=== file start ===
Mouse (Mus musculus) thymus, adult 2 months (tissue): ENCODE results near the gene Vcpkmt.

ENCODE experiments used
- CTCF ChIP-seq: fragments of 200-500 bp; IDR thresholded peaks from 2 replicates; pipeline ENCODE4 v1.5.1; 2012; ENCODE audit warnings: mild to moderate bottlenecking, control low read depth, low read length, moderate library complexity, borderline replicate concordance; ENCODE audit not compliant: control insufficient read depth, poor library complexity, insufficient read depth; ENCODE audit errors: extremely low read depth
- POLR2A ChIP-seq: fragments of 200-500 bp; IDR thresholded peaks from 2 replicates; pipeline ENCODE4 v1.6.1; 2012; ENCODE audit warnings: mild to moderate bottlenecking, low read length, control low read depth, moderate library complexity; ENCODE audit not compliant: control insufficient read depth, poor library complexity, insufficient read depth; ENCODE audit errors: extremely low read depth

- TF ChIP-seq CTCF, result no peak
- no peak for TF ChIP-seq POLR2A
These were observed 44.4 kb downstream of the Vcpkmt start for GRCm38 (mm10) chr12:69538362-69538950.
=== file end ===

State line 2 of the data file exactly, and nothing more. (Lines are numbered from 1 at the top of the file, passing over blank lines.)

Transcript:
ENCODE experiments used